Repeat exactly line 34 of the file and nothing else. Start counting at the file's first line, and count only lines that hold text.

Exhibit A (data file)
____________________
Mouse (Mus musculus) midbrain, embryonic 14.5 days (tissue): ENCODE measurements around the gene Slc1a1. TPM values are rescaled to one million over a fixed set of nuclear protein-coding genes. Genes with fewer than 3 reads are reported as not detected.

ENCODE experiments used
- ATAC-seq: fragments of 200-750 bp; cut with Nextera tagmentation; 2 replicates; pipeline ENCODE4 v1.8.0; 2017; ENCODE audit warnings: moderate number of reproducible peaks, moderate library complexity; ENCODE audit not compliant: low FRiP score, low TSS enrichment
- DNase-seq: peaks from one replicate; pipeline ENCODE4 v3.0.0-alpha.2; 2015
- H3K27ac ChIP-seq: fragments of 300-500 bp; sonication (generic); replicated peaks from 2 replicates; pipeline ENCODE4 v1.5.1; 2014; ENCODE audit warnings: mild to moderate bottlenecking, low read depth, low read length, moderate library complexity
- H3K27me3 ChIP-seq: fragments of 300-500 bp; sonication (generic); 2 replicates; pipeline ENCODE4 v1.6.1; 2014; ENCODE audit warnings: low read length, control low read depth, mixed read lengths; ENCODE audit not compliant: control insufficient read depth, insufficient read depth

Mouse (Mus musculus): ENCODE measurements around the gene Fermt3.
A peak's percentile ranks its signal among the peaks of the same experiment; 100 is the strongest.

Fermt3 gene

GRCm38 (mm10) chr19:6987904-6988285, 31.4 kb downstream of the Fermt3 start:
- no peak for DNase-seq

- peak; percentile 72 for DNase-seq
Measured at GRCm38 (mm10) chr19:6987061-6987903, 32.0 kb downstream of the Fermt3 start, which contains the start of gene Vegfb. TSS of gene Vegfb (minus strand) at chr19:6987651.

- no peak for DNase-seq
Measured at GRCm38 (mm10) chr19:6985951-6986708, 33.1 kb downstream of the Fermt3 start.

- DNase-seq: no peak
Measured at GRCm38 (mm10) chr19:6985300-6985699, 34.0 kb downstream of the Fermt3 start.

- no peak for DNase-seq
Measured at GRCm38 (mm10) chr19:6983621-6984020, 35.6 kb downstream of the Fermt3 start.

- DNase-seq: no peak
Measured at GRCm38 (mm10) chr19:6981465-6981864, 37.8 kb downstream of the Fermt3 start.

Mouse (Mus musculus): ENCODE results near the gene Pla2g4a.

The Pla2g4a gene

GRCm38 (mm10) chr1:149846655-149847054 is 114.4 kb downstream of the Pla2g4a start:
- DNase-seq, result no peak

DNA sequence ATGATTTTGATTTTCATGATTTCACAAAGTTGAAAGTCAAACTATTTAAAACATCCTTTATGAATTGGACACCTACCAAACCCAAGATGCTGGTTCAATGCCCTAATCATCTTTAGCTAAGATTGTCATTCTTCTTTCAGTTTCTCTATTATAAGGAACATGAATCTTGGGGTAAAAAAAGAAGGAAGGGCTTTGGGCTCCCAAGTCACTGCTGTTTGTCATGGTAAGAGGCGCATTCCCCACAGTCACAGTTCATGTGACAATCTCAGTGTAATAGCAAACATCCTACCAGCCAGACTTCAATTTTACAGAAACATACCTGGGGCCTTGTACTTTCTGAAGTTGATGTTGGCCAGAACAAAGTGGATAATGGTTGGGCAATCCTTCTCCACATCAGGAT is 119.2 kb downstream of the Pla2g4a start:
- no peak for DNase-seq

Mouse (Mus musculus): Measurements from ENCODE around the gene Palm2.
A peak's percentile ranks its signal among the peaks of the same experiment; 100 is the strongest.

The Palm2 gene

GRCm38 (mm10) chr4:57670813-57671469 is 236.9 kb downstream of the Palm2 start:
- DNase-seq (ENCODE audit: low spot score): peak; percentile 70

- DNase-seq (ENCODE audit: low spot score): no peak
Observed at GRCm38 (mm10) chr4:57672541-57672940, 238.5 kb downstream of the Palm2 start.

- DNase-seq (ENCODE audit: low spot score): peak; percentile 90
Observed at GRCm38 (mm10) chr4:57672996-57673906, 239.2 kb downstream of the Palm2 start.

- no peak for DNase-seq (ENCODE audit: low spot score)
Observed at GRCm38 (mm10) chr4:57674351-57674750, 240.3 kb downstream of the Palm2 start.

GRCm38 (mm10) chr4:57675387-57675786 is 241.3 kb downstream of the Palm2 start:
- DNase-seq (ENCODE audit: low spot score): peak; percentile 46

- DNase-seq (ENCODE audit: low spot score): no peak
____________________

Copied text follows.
Observed at GRCm38 (mm10) chr4:57672541-57672940, 238.5 kb downstream of the Palm2 start.